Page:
Similarly, choose taglines that are short, marketable, and unique. They are an effective way to remind your listeners that even if the show continues to evolve, they are still listening to the same podcast. Running jokes, occasional references to past episodes, and a unique nickname for your fanbase are all powerful ways to foster a sense of community among your listeners.
Lesson 14: Save time with outsourcing
“Some advice I wish I would have received in the beginning of this journey would be to:outsource the post-production work (audio editing, creating promotional graphics, etc.) to save time.tell the world about your show often because once is never enough remain consistent with releasing episodes.”
How to Implement Dom’s Advice
Time is money, and that includes your time as a podcaster.
How long does it take you to edit your episodes? A professional editor would likely be able to do it faster. Outsourcing your editing and the rest of the technical aspects will afford you more time to focus on the creative aspects of podcasting.
Hiring an editor doesn’t necessarily mean that you’re giving up control over your podcast. After all, you will ultimately be the one approving the episode’s final cut.
If you prefer, rather than completely relying on your contracted editor, you can ask him/her to simply focus on enhancing the audio and creating a rough cut of the episode. And then you can put the final cut together yourself. You could ask him/her to take care of basic processes such as:
- Levelling: making sure that no one involved in the episode sounds too loud or too quiet.
- Background noise removal
- Insertion of the intro and outro music, credits, ads, etc.
- Cutting out of unnecessary sounds (sneezes, coughs, etc.) and extremely long pauses
You can find countless expert audio editors ready to be hired on freelancer platforms such as Upwork and Fiverr. Clear and open communication leads to mutual satisfaction. Remember, your editor cannot meet your expectations unless those expectations are first made clear to him/her.
Alternatively, you could also check out Alitu, the web-based tool that does your editing and audio enhancement for you!
Understand What to Do – and What to Give Away
As Dom highlighted above, editing isn’t the only process you can outsource. You can also hire a professional graphics designer to create visually-appealing merchandise, podcast artwork, and official social media channel artwork for you.
In addition to the two freelancer platforms mentioned earlier, 99Designs is another popular platform for connecting with artists with different styles and who cater to different budgets.
If, however, you decide to take it upon yourself to create the visuals for your podcast, then you might like to check out our “How To Create Stunning Visuals For Your Podcast” article to help you do just that.
To provide your listeners with additional value, you can also hire a writer to create show notes which you can then upload onto your official website. And finally, you can hire a transcriber to type up transcripts of your episodes, which significantly boost your podcast’s search engine optimization (SEO).
Lessons About Publishing
After finalizing your episode, the time has finally come to share it with the world! However, publishing a podcast can seem a little confusing at first because new podcasters will encounter several new technical terms during the process.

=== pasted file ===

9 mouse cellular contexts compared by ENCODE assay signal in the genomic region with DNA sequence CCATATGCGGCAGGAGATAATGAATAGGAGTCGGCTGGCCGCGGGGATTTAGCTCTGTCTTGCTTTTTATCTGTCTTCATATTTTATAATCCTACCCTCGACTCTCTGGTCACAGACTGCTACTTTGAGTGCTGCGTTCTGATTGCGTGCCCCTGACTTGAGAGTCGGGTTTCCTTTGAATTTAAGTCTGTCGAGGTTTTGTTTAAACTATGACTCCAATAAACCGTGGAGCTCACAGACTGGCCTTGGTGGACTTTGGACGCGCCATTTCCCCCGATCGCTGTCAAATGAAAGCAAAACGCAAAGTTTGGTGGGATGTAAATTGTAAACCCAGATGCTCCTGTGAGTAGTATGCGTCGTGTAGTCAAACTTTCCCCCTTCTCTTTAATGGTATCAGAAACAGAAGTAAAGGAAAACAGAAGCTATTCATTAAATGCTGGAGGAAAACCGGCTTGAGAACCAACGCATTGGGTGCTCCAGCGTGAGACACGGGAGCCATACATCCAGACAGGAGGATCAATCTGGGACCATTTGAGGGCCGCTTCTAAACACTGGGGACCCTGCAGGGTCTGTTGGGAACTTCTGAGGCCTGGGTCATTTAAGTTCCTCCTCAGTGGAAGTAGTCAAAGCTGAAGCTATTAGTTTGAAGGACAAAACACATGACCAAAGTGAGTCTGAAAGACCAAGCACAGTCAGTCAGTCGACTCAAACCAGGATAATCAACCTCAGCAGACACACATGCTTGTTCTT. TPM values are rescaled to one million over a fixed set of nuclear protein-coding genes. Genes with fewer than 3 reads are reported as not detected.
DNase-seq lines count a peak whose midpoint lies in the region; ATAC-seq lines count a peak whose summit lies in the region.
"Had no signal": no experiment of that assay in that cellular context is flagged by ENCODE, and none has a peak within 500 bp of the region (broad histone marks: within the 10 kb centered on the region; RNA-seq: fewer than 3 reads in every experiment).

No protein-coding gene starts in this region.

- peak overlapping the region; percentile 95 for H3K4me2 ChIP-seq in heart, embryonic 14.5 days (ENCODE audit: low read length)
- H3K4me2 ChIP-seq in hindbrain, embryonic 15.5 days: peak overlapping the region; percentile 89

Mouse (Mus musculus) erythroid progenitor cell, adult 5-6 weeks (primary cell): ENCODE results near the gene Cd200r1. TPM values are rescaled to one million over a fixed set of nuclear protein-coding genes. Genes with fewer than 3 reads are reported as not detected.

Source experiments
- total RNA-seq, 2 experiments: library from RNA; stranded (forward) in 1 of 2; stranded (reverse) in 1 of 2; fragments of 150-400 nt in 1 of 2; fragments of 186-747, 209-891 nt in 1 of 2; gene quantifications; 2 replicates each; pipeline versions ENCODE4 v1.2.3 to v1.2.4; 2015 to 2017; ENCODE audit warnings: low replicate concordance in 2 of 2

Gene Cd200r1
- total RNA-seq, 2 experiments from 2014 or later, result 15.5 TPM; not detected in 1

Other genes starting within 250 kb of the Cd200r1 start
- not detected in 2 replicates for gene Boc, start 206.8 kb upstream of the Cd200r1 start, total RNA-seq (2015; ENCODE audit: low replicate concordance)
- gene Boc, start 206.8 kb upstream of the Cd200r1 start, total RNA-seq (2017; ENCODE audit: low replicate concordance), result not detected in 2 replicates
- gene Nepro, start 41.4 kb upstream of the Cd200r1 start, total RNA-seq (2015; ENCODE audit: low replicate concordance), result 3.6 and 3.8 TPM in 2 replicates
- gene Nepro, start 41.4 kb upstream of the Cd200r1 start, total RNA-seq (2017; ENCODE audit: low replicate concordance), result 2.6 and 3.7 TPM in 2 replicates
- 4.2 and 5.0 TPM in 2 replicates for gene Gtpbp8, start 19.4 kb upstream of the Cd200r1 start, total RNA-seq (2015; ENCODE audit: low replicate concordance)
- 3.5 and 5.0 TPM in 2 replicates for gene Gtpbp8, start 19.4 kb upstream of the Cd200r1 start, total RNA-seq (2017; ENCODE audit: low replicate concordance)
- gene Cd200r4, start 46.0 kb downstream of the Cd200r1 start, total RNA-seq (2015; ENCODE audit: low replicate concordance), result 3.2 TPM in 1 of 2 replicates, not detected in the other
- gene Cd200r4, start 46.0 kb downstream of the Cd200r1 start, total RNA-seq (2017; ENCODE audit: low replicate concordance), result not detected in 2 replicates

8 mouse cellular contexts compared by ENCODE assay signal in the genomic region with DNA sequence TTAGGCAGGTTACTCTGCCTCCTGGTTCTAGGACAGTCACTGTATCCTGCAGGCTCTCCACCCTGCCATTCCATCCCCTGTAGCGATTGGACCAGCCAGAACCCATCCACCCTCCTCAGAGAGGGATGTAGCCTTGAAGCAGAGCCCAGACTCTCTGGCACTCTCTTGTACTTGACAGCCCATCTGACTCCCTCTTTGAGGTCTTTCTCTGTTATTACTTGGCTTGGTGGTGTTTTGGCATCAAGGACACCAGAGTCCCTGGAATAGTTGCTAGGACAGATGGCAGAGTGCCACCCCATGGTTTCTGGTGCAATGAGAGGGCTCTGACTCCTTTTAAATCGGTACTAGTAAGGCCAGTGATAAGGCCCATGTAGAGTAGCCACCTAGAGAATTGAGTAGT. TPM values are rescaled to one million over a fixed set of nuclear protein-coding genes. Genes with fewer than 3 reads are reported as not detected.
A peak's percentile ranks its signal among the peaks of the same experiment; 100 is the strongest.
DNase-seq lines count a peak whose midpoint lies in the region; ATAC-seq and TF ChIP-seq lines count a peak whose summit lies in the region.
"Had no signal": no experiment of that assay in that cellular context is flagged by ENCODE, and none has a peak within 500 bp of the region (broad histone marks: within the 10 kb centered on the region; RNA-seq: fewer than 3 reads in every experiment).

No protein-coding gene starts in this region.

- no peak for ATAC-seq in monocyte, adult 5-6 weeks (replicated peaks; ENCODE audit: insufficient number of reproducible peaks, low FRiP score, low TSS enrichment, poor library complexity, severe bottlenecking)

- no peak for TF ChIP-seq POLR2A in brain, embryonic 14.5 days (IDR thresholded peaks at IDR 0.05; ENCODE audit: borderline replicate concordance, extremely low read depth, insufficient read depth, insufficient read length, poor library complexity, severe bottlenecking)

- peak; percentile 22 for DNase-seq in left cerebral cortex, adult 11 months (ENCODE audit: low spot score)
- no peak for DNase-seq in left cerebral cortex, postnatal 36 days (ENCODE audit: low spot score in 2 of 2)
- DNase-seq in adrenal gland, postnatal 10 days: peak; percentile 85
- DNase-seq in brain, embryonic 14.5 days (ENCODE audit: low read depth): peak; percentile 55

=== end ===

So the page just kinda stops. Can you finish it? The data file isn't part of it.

One example of such a term is RSS feed. In short, your RSS feed link is a unique link assigned to your podcast when you sign up with a hosting platform. You can then submit this link to various podcast players (like Paudium or Apple Podcasts) to make your podcast available on them.
Thanks to your RSS feed, you only need to upload an episode once and it will automatically be made available across all players connected to your show—as opposed to you having to manually upload the latest episode across various players. Just upload to your hosting platform, and there you go! Your podcast is successfully distributed.
Not sure what a podcast hosting service/platform is? In short, this is where your podcast is stored. As a podcaster, you pay to host services (like Anchor.FM, Buzzsprout, Blubrry, etc.) to keep all your episodes in one place and then distribute them to players where listeners can then access them. These hosting platforms also keep track of your podcast’s analytics and share this information with you.
Now that we have a clearer idea of how publishing works in the podcast industry, let’s see what lessons other podcasters have found useful to bear in mind during this facet of podcast creation.
Lesson 15: Research the different hosting platforms well before uploading your podcast onto them
“I understood that I would need to create a hosting account otherwise known as an aggregator that would house all my podcasts, distribute them to various platforms, and collect relevant data.
What I didn’t know was most of the podcast aggregators were based in the US and don’t support monetisation outside the country. It’s unfortunate for podcasters in Europe or Asia, especially if you’ve already uploaded your podcasts on an aggregator platform that you now can’t monetise.
So if you’re looking to start a podcast, I would encourage you to test out a few aggregator accounts just to see what you’re getting in return, especially in terms of monetisation and analytics.”
How to Implement Shasidharan’s Advice